The improbable labor win is raising comparisons to thwarted efforts to organize workers in the early 2000s.
An estimated 60% of large employers use workplace monitoring tools, some of which can be used to chill organizing.
Pressure and potential legislation in California could change Amazon’s approach to workforce protection and burnout across the U.S.
As American wealth gets concentrated among a smaller number of cities and corporations, many communities are fighting to hold on.
The crushing defeat of an organizing drive at Amazon points to the formidable legal barriers facing America’s labor movement.
For many, the warehouse workers’ organizing drive is less about wages or benefits, and more about winning dignity and respect.
Amazon, owned by the world’s richest man, has spent millions of dollars to dissuade its Bessemer workers from voting for a union.
A unionization vote could have far-reaching consequences for Amazon and America’s labor movement.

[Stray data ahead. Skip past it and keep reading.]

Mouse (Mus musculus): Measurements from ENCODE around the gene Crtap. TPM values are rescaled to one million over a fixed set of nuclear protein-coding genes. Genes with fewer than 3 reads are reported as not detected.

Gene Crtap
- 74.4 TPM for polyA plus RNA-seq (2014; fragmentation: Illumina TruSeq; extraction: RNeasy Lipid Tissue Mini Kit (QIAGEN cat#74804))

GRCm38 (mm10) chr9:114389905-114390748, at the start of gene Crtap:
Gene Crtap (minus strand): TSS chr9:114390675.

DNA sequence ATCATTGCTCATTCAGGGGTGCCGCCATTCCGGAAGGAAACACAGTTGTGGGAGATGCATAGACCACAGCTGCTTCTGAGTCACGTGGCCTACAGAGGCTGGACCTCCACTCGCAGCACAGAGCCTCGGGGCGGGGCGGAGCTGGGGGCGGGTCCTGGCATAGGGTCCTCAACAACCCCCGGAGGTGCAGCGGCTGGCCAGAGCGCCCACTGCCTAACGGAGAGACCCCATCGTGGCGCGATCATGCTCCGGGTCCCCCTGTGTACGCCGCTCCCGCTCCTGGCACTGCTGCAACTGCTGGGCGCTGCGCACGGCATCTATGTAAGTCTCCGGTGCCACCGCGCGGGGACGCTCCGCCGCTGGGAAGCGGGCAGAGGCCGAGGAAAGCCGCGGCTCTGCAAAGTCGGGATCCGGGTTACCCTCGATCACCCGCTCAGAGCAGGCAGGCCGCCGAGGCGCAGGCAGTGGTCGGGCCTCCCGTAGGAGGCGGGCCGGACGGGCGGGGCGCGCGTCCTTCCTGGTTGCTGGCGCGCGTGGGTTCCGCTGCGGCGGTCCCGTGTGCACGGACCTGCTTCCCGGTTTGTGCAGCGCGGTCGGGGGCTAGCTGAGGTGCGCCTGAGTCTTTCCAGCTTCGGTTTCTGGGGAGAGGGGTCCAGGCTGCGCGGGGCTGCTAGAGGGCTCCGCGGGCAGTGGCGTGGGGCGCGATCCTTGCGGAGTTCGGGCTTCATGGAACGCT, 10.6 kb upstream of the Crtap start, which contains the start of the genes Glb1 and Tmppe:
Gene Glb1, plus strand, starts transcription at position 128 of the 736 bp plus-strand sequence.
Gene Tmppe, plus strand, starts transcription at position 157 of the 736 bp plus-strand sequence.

A survey of 23,000 nurses found that 87 percent of respondents must still reuse disposable masks while attending to COVID-19 patients.
The firings of company whistleblowers, Tim Bray wrote, were further evidence “of a vein of toxicity running through the company’s culture.”
Justine Calma’s Grist article documents the Sisyphean struggle of working-class activists to fight the power of polluting industries.
The Seattle maverick, who has pushed for a slate of progressive policies while warning his “fellow zillionaires” that the pitchforks are coming, explains on “The Bottom Line” podcast that his dad helped to shape his values.